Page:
As my closest advisors, I have also asked each of our five auxiliary bishops to serve as episcopal vicars of deaneries clustered into ?regions.? Each of them will reside within the territorial boundaries of the regions in which they will serve. (Bishop Walsh will continue to reside on the seminary grounds; Bishop Lagonegro and Bishop Byrne will reside up north at the St. Kateri Residence; Bishop Jenik will remain as pastor and in residence at Our Lady of Refuge, the Bronx; and Bishop O?Hara will soon move to a rectory on Staten Island.)
The chart below indicates the regions comprised of deaneries over which each auxiliary bishop will serve as episcopal vicar:
? Bishop Walsh: Central Westchester, Yonkers and South Shore
? Bishop Lagonegro: Ulster, Sullivan, Orange and Rockland
? Bishop Jenik: Bronx, North Manhattan and Central Harlem
? Bishop O?Hara: Staten Island, and South, East and West Manhattan
? Bishop Byrne: Dutchess, Putnam and Northern Westchester

Each auxiliary bishop will represent me at Masses, events, and meetings in their region for which I am not able to be present, usually for scheduling reasons. For the most part, they will fulfill this responsibility within the deaneries they serve. However, each is also prepared to represent me throughout the archdiocese for specific ministries of the Church.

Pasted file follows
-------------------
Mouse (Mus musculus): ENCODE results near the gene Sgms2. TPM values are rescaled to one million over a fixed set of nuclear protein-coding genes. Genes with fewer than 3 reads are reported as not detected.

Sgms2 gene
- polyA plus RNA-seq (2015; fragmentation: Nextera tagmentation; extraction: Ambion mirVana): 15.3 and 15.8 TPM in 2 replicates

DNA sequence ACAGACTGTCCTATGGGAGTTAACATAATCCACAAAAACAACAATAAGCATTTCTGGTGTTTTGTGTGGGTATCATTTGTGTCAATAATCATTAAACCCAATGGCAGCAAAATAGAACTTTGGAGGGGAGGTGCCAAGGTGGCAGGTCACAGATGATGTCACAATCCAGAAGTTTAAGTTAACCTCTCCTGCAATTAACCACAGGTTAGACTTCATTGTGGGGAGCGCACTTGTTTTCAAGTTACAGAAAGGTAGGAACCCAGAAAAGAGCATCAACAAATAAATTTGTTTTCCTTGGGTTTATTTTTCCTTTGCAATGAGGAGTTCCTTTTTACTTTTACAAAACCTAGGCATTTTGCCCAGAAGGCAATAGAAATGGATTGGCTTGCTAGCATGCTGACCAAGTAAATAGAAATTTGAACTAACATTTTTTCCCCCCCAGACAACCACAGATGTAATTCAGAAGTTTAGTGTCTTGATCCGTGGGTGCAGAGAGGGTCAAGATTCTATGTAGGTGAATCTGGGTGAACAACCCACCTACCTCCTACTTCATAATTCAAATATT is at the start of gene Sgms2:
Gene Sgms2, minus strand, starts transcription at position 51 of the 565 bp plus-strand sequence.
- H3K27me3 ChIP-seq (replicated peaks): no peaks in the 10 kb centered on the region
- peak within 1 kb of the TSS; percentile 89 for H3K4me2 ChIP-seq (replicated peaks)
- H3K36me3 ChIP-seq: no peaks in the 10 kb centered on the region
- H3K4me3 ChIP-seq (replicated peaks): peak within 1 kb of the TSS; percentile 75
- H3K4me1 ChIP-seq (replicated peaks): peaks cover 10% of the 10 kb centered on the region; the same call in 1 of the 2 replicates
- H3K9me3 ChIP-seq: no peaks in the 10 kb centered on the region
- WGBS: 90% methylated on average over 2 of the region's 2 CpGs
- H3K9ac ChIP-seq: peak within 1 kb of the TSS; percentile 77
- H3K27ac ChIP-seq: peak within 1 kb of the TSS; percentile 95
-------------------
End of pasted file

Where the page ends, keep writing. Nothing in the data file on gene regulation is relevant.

The chart below indicates the particular ministries for which each auxiliary bishop is prepared to represent me:
? Bishop Walsh: Ecumenism/Interreligious Dialogue and Healthcare
? Bishop Lagonegro: Schools/Religious Education
and Adult Faith Formation
? Bishop Jenik: Catholic Charities and Housing
? Bishop O?Hara: Lay Ecclesial Ministries/Communities/Movements and Young Adults
? Bishop Byrne: Family/Marriage/Pro-Life and Youth

Thus far, I have highlighted the ways within which our auxiliary bishops will assist me on the local level, if you will, in our deaneries, in specific geographic regions of our vast archdiocese. However, I have also asked them to be of assistance to me on the wider, archdiocesan level. They will do this in two ways: First, each will exercise pastoral vigilance in connection with an archdiocesan program, ministry, apostolate, or pastoral outreach. Second, each will serve as a member of archdiocesan boards of trustees.